Countering Militancy in Pakistan: Domestic, Regional and
International Dimensions Conference - August 2009
Post 9/11 Balochistan in Peace : Conflict Spectrum and International
Speaker - Dr Musarrat Jabeen
Institution - University of Balochistan, Pakistan.
"Only the dead has seen the end of conflict."
George Bush, U.S. President, 1992
Balochistan’s prospects for peace and stability rely on both internal and external factors,
none of which seem to be under provincial control. Balochistan’s stability is both important
for wider system stability, but at the same time is undermined by factors determined by the
system itself. Kenneth Waltz’s systems theory - which contends that states, through their
interactions, create international structures, which they are then constrained by - affords the
best framework for unpacking and explaining the situation in Balochistan. States use their
capabilities (power) to maximize their own interests, namely self survival, drawing on and
balancing internal (economic and military capabilities, strategies) and external (strengthen
alliances, weaken others alliances).
At Balochistan’s disposal are its internal capabilities – economic and geo-strategic. It is
geo-strategically important to Pakistan, the region and international system. Balochistan is
Pakistan’s largest province and holds economic potential in its mineral reserves. It is a point
of confluence- where Central Asia, South Asia and Middle East meet - and its 770km of
coastline makes it a hub of regional geo-economic activity. Its proximity to Afghanistan
makes it a conduit through which drugs and militancy is exported to Pakistan, the region
and international system: provincial stability is, therefore, vital to international stability.
Yet Balochistan’s internal capabilities are balanced, if not outweighed, by external
constraints and internal conflict. For example, although Balochistan has great economic
potential, its ability to capitalise on this is constrained by conflicts - which are generally
considered detrimental to the economic growth process - in neighbouring areas such as
Afghanistan; conflicts determined by system wide factors beyond Balochistan’s control.
This study argues primarily that external factors influence internal rebellions It examines
the incentives system of war and peace, develops an understanding of the motivations and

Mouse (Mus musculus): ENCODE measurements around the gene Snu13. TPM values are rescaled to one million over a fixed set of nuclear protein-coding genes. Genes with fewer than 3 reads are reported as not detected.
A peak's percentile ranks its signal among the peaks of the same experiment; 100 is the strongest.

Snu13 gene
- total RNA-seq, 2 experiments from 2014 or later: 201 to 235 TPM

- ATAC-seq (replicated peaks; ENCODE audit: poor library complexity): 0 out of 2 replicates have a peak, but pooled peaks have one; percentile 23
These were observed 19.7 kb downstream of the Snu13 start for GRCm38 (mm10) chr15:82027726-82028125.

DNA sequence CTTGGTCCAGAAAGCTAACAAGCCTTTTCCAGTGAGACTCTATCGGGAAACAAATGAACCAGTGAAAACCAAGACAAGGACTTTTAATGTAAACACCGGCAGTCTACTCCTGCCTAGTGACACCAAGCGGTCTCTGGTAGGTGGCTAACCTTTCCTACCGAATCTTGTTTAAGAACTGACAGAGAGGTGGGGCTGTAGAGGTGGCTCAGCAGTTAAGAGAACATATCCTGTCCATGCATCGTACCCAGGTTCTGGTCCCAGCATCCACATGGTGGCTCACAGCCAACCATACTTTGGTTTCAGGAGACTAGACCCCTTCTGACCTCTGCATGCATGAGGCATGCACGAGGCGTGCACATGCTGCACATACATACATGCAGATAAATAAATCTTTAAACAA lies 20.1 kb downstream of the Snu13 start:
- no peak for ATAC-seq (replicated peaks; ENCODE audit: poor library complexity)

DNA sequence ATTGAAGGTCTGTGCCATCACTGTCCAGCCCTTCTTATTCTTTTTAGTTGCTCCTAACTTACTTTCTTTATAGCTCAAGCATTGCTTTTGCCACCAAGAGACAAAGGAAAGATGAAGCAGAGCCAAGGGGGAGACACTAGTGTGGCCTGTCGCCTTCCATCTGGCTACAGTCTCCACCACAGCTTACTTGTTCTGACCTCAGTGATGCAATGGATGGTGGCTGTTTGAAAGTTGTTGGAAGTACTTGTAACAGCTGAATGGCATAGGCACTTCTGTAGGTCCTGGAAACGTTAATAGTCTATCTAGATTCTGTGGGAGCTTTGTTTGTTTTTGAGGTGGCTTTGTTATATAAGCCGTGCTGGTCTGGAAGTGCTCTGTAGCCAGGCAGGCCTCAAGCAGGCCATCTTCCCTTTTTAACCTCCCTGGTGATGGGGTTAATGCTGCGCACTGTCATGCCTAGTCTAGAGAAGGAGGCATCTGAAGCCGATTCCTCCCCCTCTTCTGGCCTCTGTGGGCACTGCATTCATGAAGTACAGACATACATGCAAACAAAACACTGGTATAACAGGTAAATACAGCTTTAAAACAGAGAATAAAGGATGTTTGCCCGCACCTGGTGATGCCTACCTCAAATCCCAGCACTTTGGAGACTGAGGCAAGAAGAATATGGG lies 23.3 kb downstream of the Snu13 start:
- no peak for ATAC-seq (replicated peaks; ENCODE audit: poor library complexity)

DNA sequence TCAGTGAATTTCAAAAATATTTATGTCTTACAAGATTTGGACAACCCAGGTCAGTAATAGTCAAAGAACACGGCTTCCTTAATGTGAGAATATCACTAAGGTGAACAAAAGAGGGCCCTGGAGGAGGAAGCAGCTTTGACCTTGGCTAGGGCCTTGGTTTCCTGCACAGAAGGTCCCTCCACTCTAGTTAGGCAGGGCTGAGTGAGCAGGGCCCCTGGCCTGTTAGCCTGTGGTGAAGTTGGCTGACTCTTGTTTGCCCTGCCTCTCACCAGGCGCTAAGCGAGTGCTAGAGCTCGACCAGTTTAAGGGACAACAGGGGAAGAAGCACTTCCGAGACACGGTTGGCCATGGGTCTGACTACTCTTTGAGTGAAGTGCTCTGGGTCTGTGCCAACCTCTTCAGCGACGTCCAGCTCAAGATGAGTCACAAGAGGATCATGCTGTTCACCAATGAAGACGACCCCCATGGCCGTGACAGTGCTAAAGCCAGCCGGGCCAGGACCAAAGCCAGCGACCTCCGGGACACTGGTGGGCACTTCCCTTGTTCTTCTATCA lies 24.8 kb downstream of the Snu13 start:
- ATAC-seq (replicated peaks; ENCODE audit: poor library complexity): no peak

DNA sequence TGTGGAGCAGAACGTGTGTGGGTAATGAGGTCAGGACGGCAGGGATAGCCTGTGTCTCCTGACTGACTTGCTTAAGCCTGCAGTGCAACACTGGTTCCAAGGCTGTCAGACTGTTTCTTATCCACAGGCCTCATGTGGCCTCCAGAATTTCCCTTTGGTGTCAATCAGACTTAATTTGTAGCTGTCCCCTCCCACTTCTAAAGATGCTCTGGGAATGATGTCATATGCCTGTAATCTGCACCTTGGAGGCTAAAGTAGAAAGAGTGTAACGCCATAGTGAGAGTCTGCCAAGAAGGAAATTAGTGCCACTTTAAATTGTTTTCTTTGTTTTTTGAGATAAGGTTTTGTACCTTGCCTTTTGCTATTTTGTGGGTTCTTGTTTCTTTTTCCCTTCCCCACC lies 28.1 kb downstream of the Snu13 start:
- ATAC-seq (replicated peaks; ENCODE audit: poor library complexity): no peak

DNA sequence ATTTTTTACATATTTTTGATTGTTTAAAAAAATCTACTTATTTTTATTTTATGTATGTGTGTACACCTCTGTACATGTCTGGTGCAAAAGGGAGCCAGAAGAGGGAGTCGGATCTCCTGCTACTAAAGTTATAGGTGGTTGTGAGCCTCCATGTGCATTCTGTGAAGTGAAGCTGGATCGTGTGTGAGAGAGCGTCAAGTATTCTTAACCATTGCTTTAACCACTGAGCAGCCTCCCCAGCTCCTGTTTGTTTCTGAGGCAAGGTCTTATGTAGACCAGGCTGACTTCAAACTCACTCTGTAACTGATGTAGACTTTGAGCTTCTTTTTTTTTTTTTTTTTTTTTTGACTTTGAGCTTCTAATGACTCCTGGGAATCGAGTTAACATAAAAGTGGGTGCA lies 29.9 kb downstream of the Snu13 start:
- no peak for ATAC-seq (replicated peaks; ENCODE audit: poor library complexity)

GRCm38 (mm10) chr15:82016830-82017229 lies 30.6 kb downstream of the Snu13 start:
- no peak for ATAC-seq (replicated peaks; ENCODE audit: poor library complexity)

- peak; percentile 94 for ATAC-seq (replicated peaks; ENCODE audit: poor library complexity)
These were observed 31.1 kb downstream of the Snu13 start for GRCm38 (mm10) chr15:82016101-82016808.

coping strategies of those who wage war, as well as those who suffer from it, and through
this identify ways in which the effects of the Afghan conflict on Pakistan and Balochistan
can be minimized. From this it hopes to derive a set of ideas on conflict
resolution/minimization that can be applied to other situations
The analytical perspective chosen for this study is systems analysis focusing on the
dynamics and effects of internal and external conflicts on the international system (see Box
1), with particular emphasis on the role of and situation in Balochistan.
Box. 1 Accelerating and triggering factors
Events actions and decisions which result in the escalation of disputes into violent conflict
can be described as triggering or accelerating factors and may include:
• Economic decline.
• Changes in the degree of internal state cohesion.
• Shifts in internal control of central authority including the military.
• Shipments of (small) arms.
• Interventions of neighboring states, regional powers and organizations.
• Large movements of people and capital, manipulated by international institutions and
Triggering and accelerating factors are dynamic and it is the significant change in a factor
as well as the rapidity of its onset rather than the mere presence or absence of a factor,
which needs to be monitored.
Source: Development Assistance Committee-EU, 2007.
The study addresses the following questions:
1. What is systems theory, what does it say about conflict, and how does it apply to the
2. What are the internal dimensions in the Balochistan situations, do they cause conflict and
with what effect?
3. What are the international dimensions of the situation with particular attention to the role
and interests of global and regional players, do these produce conflict and with what effect?
4. Are external dimensions more problematic than internal and how can these be resolved?
5. Does a systems analysis of the Balochistan situation offer lessons for other conflict
causes and solutions?
The following two methodologies are used to analyze the conflict in and around
1. Indicator-based approach: it includes security indicators, social indicators, economic
indicators, political/military indicators.
2. Issue-based analytical approach, it aims to explore context, systems, institutions,
attitudes and forces for peace and conflict in order to reach strategic conclusion.
The paper is divided into five sections: Introduction; Section II, “System Wide View of
Balochistan”, Section III “Contextual Analysis of Afghan Conflict Dynamics and
Balochistan”, Section IV “International Dimensions of the Balochistan Conflict”, Section
V, “Ways to Construct Means to Manage Conflict in and around Balochistan”, and Section
VI “Learning Statement”.